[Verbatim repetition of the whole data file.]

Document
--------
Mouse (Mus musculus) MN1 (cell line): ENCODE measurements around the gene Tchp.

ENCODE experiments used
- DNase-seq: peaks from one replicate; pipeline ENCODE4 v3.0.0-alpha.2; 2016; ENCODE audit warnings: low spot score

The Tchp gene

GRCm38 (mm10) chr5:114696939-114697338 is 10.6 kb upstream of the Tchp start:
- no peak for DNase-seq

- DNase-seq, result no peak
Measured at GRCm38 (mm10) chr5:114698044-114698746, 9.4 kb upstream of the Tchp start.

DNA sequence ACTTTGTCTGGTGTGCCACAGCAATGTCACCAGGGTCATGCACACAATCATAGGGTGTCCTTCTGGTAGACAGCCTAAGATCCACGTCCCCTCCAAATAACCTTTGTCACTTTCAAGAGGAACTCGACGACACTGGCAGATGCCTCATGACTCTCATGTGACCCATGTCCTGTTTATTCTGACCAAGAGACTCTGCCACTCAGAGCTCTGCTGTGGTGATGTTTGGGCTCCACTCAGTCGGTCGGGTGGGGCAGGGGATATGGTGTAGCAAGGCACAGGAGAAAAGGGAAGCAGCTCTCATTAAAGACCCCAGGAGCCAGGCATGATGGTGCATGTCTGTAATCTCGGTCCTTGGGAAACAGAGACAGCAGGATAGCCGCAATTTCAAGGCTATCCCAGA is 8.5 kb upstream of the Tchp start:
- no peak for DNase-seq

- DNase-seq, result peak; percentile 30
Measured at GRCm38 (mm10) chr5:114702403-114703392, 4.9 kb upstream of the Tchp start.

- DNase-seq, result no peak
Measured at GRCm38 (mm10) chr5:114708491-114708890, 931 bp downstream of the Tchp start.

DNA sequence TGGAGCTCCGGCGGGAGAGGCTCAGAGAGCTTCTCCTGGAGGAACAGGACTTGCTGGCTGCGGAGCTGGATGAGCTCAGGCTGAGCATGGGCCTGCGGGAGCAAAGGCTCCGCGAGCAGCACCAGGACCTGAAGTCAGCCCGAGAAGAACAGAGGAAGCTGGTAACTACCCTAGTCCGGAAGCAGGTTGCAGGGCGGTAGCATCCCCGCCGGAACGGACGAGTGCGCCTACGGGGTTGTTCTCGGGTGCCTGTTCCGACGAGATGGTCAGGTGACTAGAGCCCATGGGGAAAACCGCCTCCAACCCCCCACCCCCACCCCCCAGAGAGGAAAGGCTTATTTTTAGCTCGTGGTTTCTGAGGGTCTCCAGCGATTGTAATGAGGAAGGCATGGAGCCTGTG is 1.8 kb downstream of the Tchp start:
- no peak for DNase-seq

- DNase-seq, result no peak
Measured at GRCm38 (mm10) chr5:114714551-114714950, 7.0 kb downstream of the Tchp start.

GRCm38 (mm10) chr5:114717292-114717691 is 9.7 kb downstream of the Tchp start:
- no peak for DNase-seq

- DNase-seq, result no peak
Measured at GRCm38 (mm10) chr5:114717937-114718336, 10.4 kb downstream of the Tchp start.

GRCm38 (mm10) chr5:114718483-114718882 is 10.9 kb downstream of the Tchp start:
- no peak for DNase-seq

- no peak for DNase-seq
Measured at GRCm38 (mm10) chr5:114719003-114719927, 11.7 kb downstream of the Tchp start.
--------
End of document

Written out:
Mouse (Mus musculus) MN1 (cell line): ENCODE measurements around the gene Tchp.

ENCODE experiments used
- DNase-seq: peaks from one replicate; pipeline ENCODE4 v3.0.0-alpha.2; 2016; ENCODE audit warnings: low spot score

The Tchp gene

GRCm38 (mm10) chr5:114696939-114697338 is 10.6 kb upstream of the Tchp start:
- no peak for DNase-seq

- DNase-seq, result no peak
Measured at GRCm38 (mm10) chr5:114698044-114698746, 9.4 kb upstream of the Tchp start.

DNA sequence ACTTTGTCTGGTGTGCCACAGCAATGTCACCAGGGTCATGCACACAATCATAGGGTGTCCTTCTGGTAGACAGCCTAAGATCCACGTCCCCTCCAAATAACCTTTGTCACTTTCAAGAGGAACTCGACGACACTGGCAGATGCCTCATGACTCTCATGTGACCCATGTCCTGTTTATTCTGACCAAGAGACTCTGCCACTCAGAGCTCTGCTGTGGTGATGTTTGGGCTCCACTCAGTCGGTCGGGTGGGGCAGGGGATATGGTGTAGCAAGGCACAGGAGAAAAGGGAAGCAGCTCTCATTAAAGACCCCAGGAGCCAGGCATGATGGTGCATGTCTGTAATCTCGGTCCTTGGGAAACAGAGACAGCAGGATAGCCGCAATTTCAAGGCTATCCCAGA is 8.5 kb upstream of the Tchp start:
- no peak for DNase-seq

- DNase-seq, result peak; percentile 30
Measured at GRCm38 (mm10) chr5:114702403-114703392, 4.9 kb upstream of the Tchp start.

- DNase-seq, result no peak
Measured at GRCm38 (mm10) chr5:114708491-114708890, 931 bp downstream of the Tchp start.

DNA sequence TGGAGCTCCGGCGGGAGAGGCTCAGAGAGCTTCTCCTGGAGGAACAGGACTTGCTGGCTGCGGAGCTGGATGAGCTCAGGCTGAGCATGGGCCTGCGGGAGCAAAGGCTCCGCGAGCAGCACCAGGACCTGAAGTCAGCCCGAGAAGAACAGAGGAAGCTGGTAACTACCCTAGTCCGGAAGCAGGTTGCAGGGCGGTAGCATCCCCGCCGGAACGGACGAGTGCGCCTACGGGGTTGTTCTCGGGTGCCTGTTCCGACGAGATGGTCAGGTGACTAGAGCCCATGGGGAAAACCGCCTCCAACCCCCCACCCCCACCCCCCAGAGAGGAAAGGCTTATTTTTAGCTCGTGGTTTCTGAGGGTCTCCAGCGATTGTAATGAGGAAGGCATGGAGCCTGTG is 1.8 kb downstream of the Tchp start:
- no peak for DNase-seq

- DNase-seq, result no peak
Measured at GRCm38 (mm10) chr5:114714551-114714950, 7.0 kb downstream of the Tchp start.

GRCm38 (mm10) chr5:114717292-114717691 is 9.7 kb downstream of the Tchp start:
- no peak for DNase-seq

- DNase-seq, result no peak
Measured at GRCm38 (mm10) chr5:114717937-114718336, 10.4 kb downstream of the Tchp start.

GRCm38 (mm10) chr5:114718483-114718882 is 10.9 kb downstream of the Tchp start:
- no peak for DNase-seq

- no peak for DNase-seq
Measured at GRCm38 (mm10) chr5:114719003-114719927, 11.7 kb downstream of the Tchp start.